JunB-deficient T helper cells fail to differentiate into Th17 cells

To know the mechanism underlying Th17 cell differentiation, we immunoprecipitated the Th17-polarizing transcription factor IκBζ and analyzed IκBζ-interacting proteins by liquid chromatography-tandem mass spectrometry (LC-MS/MS) and by various binding assays (Supplementary Figure 1). The analyses led to identification of JunB as a novel IκBζ-binding protein, raising a possibility that JunB also participates in Th17 development. Indeed JunB expression was markedly induced, when naive CD4+ T cells were activated via T cell receptor under Th17 cell-polarizing conditions (IL-6 and TGF-β) (Fig. 1A). To investigate the role of JunB in Th17 cell differentiation, we generated Junb f/f mice (Supplementary Figure 2A–F); the mice were crossed to Meox2 +/Cre mice for deletion of the Junb locus in the embryo proper but not in extraembryonic tissues, because conventional Junb-deficient mice are known to be embryonic lethal due to placental defects20.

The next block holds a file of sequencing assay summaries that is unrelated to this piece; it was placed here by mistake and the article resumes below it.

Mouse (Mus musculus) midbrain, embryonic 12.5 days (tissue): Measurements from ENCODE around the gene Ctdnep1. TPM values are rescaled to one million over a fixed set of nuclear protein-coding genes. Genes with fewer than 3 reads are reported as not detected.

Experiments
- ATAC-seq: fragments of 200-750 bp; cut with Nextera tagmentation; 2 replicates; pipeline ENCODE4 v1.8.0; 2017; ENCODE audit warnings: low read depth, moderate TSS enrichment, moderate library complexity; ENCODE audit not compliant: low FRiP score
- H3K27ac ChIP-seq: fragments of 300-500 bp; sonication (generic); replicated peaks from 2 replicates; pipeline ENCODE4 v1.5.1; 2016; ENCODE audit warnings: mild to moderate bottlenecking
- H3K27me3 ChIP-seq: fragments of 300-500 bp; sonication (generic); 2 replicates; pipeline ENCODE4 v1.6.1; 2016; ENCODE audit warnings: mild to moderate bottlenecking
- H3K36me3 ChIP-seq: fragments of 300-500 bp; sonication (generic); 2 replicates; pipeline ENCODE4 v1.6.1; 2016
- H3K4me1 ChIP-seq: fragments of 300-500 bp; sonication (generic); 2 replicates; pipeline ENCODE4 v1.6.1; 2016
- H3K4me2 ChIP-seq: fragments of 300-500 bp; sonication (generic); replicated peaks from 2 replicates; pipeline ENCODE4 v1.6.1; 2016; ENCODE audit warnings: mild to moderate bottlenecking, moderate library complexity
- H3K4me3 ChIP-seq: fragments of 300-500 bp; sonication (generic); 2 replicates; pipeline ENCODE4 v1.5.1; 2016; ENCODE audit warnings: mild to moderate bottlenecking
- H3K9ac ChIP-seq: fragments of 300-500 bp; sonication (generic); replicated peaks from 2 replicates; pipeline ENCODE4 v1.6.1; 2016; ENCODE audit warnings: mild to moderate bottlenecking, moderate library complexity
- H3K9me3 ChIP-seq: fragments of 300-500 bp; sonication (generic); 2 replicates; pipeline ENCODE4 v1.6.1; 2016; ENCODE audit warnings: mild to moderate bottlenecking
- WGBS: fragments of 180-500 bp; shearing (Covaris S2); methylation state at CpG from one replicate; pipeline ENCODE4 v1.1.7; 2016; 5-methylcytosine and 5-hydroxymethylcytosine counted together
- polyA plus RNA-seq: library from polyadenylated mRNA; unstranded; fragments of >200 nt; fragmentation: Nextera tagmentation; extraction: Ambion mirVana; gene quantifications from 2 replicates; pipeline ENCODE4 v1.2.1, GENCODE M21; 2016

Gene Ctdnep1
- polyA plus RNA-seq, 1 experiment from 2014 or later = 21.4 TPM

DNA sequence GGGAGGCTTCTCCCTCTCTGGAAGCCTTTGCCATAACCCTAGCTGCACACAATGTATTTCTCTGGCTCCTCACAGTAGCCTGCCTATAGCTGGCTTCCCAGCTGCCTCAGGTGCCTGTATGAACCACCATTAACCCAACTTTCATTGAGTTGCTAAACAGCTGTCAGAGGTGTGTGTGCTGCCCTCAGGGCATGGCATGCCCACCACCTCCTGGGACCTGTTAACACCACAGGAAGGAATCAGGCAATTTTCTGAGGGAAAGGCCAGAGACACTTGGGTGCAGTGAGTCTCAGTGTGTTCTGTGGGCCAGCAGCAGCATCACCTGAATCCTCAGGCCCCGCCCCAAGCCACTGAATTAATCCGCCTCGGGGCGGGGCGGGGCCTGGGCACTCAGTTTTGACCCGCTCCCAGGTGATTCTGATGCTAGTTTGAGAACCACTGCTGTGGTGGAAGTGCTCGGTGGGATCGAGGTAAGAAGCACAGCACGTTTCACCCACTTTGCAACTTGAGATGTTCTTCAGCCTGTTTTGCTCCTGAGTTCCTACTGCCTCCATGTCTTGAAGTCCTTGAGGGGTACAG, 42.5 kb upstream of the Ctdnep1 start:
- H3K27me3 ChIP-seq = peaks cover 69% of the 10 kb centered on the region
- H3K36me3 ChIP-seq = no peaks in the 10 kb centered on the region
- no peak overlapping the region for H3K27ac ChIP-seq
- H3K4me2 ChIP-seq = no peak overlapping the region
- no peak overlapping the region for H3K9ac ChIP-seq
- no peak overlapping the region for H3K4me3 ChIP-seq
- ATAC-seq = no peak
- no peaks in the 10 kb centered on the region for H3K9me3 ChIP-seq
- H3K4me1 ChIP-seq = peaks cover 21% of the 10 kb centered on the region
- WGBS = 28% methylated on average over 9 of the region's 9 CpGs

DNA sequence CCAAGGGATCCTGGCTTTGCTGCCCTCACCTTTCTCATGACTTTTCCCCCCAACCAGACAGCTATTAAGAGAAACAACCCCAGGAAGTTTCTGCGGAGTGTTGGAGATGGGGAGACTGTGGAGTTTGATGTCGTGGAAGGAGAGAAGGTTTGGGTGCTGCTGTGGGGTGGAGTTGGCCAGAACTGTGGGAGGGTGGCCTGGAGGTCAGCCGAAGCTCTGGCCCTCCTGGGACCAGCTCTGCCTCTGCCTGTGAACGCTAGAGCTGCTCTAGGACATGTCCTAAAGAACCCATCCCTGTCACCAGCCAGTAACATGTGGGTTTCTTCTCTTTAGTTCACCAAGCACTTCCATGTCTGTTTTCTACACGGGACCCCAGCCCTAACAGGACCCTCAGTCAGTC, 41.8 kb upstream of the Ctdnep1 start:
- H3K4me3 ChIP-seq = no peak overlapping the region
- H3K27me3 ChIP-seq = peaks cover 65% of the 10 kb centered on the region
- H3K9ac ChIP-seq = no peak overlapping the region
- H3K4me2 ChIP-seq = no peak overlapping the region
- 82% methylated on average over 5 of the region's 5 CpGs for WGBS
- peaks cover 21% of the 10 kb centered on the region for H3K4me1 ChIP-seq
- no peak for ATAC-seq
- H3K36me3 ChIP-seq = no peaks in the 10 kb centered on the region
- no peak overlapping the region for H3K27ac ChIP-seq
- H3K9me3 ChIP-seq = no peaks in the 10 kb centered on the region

Figure 1

JunB is required for Th17 differentiation in vitro. (A) Immunoblot analysis of expression of Jun family proteins in wild-type CD4+ T cells differentiated in vitro under the indicated conditions. (B) Flow cytometric analysis of IL-17A production in CD4+ T cells cultured under Th17-polarizing conditions. (C) Real-time PCR analysis of expression of Th17 signature genes in CD4+ T cells cultured under the indicated conditions. Data are presented as mean ± SD. (D and E) IL-17A production in Junb-deficient (KO) OT-II CD4+ T cells co-cultured with control (D) or Junb-deficient (E) APCs in the presence of OVA323–339. Junb KO, Meox2 Cre; Junb f/f mice; Control, littermate mice with Junb +/+ (A,B,D, and E) or Junb f/+ (C).